- List craft supplies on the sign up for folks to bring in addition to food.
- Ask a bored teenager or adult to supervise the craft. It can be a great distraction for family members who aren’t always comfortable at holiday dinners.
- Pick a craft that isn’t messy.
Good hosts and hostesses are always considerate of their guests. Here are a few secrets.
- Ask ahead of time for someone to say the blessing.
- Graciously encourage Grandma and Grandpa to go first in the food line.
- If someone wants to watch the game but the party is really loud, turn the volume down and put on closed captioning. Genius!
- Borrow a booster seat to have on hand for a small child.
- If a guest lives alone, offer a plate of leftovers to take home.
- Wait a while after dinner before setting out the desserts. That way no one leaves too soon, and guests will feel like eating.
Budget your time the week of the party so you can do a little each day.
Embrace Excellence, not Perfection
- Prepare your food the day before.
- Didn’t get enough done ahead of time? Recruit a friend to come early and have tasks in mind.
- Get yourself ready an hour before guests arrive. Use an apron and comfy shoes until the doorbell rings.
- Clear a place near an outlet for the crockpots.
- Turn on music, light candles, flip on a fan or open a door, and stage the drinks.
Holidays and hosting are stressful, so it helps to keep the spirit of the holiday in mind.
- Try not to do too much, then rush around and lose your patience. We’ve all done it!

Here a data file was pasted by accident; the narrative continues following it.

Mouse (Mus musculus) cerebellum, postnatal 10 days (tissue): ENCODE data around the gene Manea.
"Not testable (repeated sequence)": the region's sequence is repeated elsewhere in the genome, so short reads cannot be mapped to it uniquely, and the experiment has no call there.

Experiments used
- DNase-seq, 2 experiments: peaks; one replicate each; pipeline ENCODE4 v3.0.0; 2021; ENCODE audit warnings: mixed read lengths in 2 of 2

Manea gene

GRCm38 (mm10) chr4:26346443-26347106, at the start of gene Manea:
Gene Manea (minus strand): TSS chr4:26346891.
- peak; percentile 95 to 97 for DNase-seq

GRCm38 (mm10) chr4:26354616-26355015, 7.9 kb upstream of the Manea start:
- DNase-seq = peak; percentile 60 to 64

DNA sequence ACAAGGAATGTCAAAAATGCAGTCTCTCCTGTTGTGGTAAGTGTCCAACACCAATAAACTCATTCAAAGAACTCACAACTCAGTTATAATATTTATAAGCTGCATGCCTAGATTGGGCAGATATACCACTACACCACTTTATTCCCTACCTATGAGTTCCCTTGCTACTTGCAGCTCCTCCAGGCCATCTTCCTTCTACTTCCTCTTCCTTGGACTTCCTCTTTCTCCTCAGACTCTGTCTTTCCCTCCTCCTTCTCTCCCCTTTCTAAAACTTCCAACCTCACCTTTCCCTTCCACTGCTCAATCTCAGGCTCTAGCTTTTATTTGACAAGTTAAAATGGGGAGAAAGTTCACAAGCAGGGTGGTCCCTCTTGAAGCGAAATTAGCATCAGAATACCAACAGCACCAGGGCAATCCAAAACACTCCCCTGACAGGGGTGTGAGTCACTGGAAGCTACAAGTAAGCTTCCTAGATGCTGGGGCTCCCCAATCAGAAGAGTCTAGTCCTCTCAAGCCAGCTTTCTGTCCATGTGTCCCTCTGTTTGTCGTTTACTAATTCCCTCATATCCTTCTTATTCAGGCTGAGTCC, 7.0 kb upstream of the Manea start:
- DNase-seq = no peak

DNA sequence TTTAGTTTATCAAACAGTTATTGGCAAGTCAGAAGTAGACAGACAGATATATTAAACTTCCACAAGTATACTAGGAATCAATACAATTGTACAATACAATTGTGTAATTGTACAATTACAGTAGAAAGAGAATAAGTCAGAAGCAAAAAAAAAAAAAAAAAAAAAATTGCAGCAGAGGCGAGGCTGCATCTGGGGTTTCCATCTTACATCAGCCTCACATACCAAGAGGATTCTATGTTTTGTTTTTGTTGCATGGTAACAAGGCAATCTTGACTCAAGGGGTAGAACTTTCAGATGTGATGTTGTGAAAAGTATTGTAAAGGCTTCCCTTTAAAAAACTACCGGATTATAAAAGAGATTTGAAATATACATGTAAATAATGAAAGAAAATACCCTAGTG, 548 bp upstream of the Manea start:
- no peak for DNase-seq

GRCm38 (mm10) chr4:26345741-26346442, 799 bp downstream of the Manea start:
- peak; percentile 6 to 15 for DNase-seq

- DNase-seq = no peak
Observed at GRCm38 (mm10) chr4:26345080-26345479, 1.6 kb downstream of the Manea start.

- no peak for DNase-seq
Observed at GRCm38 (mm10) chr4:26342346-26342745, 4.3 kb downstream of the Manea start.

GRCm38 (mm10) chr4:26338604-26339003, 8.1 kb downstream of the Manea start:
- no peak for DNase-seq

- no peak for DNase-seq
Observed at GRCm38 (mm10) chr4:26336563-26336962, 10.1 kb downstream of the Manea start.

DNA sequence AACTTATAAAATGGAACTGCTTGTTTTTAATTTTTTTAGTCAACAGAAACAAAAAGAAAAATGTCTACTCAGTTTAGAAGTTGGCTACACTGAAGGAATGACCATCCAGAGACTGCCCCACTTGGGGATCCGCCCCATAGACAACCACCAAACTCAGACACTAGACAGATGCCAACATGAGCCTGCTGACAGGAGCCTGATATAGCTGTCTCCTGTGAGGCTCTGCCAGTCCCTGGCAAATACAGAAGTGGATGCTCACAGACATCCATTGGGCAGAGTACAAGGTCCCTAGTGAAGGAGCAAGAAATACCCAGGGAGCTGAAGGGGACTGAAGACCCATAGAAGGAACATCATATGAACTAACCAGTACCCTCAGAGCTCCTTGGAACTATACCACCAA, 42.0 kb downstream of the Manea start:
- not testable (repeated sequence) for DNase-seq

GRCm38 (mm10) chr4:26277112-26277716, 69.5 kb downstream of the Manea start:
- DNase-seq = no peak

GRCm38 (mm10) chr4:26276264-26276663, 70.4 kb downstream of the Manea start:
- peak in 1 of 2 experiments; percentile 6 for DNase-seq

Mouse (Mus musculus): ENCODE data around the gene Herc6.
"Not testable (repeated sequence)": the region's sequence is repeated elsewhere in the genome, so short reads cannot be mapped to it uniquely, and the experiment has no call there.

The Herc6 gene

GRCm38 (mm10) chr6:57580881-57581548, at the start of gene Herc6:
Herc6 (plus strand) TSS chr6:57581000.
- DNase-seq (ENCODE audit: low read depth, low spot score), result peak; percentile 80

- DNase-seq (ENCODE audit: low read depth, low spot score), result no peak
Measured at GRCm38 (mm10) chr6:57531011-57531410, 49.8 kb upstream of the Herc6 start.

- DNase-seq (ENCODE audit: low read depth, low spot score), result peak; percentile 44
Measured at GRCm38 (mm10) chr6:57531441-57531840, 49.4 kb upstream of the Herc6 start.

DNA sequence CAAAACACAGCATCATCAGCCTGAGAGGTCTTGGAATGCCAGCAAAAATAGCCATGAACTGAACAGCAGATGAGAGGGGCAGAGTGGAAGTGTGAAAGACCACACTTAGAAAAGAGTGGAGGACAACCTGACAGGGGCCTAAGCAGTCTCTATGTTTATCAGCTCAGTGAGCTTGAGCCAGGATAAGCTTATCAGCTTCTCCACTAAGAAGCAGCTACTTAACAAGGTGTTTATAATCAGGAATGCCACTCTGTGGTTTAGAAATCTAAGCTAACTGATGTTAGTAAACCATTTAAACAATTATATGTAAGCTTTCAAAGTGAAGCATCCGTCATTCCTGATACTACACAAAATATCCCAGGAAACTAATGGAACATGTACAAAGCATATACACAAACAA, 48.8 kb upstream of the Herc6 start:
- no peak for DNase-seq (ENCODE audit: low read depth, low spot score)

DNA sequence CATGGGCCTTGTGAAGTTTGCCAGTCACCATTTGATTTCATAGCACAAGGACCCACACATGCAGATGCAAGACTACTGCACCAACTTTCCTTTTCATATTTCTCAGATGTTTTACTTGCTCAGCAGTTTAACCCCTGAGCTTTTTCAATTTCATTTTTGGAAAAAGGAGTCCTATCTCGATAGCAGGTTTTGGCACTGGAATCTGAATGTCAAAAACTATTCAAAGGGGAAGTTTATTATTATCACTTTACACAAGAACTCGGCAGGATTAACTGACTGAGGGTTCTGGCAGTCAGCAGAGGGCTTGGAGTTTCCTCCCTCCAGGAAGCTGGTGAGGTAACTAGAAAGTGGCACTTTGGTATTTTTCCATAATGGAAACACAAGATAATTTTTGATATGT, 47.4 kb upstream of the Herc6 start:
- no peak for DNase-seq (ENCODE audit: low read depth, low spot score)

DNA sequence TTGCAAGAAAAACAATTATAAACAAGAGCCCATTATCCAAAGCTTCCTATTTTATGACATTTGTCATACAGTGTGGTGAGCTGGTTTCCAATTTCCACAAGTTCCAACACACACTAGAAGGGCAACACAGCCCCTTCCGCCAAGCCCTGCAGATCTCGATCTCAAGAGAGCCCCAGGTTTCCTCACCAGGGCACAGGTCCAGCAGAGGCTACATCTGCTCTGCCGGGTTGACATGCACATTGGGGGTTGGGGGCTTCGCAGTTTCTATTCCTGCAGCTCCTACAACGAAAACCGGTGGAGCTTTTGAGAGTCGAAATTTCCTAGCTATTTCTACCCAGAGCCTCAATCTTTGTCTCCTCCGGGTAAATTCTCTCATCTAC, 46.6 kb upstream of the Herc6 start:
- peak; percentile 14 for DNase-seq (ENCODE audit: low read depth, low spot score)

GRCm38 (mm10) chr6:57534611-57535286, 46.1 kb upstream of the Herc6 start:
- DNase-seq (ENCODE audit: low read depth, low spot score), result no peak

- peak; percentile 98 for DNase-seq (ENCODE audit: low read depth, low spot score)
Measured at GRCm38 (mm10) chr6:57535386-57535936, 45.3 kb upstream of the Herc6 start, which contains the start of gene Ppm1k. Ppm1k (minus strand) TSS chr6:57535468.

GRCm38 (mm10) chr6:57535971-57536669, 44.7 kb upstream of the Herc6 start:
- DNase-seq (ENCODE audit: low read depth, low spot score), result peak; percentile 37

- If everyone is crammed around a big table, and the tablecloth isn’t big enough, that’s okay. Those imperfections become fun memories later.
Start a new tradition this year! Try one of our 51 unique holiday tradition ideas.
Too often at the end of a potluck you are left to cram leftovers in your fridge. Not this time!
Labeling and Recipes
- Clean out your fridge before the party.
- Set aside yogurt containers or Ziploc bags for guests to take home leftovers. You don’t need that much food in your house, and throwaway containers keep it simple.
- When guests leave, ask if they picked up their serving spoons and dishes.
- If you don’t know the rightful owner of an item that is left, take a picture and send out an email.
- SignUpGenius makes it easy to mention any items left behind in a quick email to your guests.
“How do you make that?” is the best compliment at a potluck party!
The Party’s Over!
- On the sign up, encourage guests to bring copies of the recipe if they are feeling ambitious.
- For any dishes without a recipe, label the dish and note any dietary or allergy considerations.
- Supply index cards for guests who want to share recipes.
It’s tempting to overlook this detail, but after the holidays, be sure to thank everyone for coming to the party.
- Use SignUpGenius to send a quick thank you email to your guests or follow up with the recipe everyone wanted.
- You did a great job, so you get to host again next year! No worries - SignUpGenius lets you duplicate your sign up for next year’s festivities!
Emily Mathias is a freelance writer living in Charlotte, NC.